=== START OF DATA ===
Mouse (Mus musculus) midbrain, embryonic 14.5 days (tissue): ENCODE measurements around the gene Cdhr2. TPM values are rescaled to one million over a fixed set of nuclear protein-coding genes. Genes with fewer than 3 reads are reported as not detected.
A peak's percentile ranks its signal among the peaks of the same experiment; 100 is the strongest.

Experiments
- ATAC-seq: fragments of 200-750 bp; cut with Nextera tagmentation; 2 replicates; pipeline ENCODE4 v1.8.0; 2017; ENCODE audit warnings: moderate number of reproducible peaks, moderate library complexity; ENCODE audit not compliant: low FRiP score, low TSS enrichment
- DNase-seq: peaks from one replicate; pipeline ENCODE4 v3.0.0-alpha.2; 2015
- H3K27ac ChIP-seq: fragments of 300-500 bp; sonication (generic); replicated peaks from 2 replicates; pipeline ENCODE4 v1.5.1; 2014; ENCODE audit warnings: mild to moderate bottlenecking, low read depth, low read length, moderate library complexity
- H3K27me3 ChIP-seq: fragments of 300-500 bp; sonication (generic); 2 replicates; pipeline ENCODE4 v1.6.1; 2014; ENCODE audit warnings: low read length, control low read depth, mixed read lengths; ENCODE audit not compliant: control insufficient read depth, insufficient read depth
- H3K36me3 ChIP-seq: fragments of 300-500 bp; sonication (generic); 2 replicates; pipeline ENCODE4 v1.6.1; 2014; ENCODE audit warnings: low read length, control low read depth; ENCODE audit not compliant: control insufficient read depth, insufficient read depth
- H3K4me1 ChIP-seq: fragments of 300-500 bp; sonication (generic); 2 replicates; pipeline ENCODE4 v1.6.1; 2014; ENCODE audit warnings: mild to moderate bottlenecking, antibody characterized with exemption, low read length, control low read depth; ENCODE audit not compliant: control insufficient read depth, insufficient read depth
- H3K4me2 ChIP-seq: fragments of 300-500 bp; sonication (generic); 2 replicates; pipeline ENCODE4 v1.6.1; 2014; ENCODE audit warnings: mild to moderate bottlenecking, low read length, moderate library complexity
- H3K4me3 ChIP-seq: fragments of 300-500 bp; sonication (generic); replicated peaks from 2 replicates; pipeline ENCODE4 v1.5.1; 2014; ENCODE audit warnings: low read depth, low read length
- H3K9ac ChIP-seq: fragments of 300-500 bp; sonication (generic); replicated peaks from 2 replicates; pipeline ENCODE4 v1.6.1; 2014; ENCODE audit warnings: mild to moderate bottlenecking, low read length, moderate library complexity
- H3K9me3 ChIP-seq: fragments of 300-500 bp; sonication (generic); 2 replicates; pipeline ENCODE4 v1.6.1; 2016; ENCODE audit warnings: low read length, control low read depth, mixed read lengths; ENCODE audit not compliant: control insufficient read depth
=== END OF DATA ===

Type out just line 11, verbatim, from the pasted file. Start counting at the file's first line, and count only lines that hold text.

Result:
- H3K4me3 ChIP-seq: fragments of 300-500 bp; sonication (generic); replicated peaks from 2 replicates; pipeline ENCODE4 v1.5.1; 2014; ENCODE audit warnings: low read depth, low read length